SBI gives Malaysian bond investors a taste of India

As international credit conditions worsen, State Bank of India manages to raise the equivalent of $162 million in Malaysia in the first ringgit deal by an Indian borrower.
State Bank of India (SBI) succeeded in pulling off a M$500 million ($162 million) deal yesterday, raising five-year funds at a yield of 4.9%, or the equivalent after-swap rate of just under 200bp over Libor, according to sources close to the deal. The deal marks the first time an Indian borrower has raised funds in Malaysian ringgit, and comes on the heels of another ringgit bond issued by Export-Import Bank of Korea a fortnight ago.

The transaction was handled by HSBC Bank Malaysia and is another demonstration that Asian issuers can tap funds in size in Malaysian domestic currency despite the mayhem in international markets. Global markets have remained stubbornly shut in the face of deteriorating credit conditions.

The borrower initially looked to raise between M$500 million and M$1 billion, although given onshore market volatility and "the importance of establishing a well-placed debut for the sector", it was judged more prudent to launch the deal at a size of M$500 million.

An initial whisper as tight as 4.65% was circulated some weeks back but sources close to the deal say that global volatility and developments onshore, including the unexpected outcome of the elections, led to the deal being launched at 4.9%.

The deal priced 40bp to 50bp behind where similarly rated domestic credits are trading, which is in the region of 4.4% to 4.5%. However, market specialists argue this is the first triple-B rated borrower to issue bonds in Malaysia, a country which has previously only bought either offshore paper from supranationals or highly rated bonds from an issuer such as Kexim and Gulf Investment Corporation. Nonetheless, SBI does benefit from sovereign support and was domestically rated AA+ by Malaysia Rating Corporation.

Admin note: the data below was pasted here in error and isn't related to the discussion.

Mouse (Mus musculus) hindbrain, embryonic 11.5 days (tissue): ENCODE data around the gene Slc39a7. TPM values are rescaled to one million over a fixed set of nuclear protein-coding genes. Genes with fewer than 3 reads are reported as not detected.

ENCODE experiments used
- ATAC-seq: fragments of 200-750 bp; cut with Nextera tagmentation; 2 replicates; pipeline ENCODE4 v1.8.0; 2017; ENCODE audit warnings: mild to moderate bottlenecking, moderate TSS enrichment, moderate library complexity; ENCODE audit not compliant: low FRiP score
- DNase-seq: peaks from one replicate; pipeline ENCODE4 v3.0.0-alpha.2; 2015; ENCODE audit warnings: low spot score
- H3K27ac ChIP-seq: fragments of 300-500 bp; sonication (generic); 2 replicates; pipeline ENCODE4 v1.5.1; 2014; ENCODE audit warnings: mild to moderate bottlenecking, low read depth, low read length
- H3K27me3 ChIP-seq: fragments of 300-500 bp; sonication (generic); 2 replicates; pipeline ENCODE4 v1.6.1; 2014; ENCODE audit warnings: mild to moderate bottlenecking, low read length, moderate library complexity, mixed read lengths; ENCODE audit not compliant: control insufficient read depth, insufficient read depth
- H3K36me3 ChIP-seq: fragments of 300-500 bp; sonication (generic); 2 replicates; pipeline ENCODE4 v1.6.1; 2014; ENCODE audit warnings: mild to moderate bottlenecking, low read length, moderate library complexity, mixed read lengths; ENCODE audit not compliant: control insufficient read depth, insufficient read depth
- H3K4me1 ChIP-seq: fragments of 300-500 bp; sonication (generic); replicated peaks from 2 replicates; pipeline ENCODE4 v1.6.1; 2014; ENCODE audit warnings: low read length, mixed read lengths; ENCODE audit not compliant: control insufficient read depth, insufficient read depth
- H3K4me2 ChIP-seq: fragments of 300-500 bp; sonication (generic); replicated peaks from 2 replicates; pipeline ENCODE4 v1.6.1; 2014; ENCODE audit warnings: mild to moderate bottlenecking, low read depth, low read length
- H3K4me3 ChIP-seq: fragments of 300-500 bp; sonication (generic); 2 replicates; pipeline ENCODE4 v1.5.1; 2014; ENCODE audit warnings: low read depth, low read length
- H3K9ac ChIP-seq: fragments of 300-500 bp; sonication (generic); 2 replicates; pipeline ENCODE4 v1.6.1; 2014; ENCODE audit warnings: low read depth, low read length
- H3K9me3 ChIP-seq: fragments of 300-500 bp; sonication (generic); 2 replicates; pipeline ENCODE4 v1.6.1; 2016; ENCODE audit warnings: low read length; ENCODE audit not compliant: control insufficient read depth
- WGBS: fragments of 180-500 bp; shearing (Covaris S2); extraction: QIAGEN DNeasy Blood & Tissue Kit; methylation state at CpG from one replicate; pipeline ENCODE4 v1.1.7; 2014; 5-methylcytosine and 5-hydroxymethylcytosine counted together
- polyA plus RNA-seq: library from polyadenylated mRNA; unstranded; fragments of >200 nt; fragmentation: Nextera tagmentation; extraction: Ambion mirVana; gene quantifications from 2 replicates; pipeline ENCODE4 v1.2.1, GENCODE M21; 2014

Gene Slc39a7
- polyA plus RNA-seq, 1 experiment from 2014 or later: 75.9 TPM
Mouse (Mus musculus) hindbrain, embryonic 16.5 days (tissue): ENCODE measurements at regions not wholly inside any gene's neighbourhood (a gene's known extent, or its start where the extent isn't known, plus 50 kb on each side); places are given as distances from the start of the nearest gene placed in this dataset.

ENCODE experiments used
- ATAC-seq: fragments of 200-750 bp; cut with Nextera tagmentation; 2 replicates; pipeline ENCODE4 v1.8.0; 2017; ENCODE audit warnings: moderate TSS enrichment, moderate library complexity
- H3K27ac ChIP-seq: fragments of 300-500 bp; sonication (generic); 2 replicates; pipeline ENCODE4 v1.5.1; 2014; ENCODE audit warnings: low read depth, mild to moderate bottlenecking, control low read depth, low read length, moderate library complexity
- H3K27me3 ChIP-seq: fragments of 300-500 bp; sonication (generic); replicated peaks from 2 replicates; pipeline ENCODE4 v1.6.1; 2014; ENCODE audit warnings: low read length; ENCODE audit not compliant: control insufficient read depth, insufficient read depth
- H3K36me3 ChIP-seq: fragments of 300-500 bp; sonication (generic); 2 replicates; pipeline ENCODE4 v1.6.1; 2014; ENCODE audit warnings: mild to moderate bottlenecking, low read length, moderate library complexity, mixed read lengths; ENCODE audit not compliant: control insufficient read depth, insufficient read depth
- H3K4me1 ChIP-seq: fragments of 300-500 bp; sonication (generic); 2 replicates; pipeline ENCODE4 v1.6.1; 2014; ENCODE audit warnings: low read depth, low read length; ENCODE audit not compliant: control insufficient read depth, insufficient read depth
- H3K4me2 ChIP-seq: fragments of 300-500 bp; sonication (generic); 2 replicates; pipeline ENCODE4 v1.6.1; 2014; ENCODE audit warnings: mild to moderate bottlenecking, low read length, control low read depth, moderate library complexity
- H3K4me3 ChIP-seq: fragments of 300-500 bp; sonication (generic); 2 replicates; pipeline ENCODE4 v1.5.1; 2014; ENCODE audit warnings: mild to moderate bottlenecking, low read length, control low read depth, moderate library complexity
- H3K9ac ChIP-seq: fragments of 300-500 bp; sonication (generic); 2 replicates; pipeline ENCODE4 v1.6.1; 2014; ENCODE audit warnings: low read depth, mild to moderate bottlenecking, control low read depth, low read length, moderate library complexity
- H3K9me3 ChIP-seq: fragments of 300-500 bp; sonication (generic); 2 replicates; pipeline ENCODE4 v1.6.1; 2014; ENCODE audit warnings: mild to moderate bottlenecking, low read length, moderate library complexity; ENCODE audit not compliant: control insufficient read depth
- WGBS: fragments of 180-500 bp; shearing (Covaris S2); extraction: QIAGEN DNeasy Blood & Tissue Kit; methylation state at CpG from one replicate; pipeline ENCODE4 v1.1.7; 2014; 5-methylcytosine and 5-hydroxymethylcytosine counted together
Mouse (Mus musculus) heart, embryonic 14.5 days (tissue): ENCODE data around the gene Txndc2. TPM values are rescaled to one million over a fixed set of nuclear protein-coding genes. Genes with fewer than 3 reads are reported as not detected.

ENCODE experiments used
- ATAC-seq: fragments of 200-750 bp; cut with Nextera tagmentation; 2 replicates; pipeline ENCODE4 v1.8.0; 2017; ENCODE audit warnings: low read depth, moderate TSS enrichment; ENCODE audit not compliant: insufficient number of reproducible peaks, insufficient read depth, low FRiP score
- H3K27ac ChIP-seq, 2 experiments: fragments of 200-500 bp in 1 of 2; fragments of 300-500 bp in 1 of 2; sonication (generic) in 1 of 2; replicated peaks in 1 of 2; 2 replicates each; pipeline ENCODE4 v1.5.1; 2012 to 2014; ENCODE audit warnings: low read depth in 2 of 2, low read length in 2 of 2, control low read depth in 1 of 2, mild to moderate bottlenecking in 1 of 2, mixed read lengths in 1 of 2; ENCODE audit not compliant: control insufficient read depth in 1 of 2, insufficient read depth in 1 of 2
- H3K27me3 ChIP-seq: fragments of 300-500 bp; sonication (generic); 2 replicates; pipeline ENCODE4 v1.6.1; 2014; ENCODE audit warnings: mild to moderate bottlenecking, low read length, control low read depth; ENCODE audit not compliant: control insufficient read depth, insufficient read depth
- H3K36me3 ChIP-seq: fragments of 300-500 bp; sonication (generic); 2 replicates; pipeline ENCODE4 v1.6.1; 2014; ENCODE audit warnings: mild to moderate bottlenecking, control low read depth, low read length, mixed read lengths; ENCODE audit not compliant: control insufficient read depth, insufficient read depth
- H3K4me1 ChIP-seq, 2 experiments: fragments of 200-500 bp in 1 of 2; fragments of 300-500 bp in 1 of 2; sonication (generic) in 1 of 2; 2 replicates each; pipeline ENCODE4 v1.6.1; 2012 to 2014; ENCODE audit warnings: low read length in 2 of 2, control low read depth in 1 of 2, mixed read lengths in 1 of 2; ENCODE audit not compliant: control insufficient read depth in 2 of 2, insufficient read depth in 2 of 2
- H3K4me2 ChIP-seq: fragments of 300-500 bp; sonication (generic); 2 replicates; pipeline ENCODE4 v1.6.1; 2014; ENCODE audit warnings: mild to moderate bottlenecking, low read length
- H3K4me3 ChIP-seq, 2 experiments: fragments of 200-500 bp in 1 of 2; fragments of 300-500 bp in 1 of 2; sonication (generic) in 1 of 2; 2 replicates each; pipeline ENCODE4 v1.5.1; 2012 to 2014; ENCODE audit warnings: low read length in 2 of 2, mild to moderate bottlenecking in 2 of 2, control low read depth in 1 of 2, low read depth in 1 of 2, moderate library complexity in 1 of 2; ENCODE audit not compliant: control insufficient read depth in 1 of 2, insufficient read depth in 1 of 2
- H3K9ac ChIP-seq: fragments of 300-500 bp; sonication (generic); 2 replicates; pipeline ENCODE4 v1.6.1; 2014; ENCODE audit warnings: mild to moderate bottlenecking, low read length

Meanwhile, rival bankers also argue that the Libor funding level after the swap was actually between 230bp and 243bp over Libor, using the basis level that appears on the screens. However, another source not involved in the transaction says: ôThe real level is where people are actually prepared to enter into the swap, which is not reflected on the screens. Only the institution performing the swap will know that level.ö HSBC executed the swap.

Either way, SBI priced well inside its five-year CDS, which was trading at 250bp yesterday, and priced substantially inside what the dollar market could have offered, diversifying its investor base in the process. Ten investors participated in the deal, with 47% of the funds allocated to insurance companies, 43% to fund managers and pension funds, and 10% to banks.

Regarding future issuance, one observer notes that it will grow harder to bring offshore borrowers to market as investors become more discerning and selective as a result of the increasing choice of offshore credits planning to come to market. Meanwhile, the question still remains regarding how long the Malaysian market will offer attractive funding levels relative to dollars in the face of an increasing supply of foreign paper and a vulnerable swap rate.

However, given that the international markets are shut, price may become less of an issue than access, and right now Malaysia is open.
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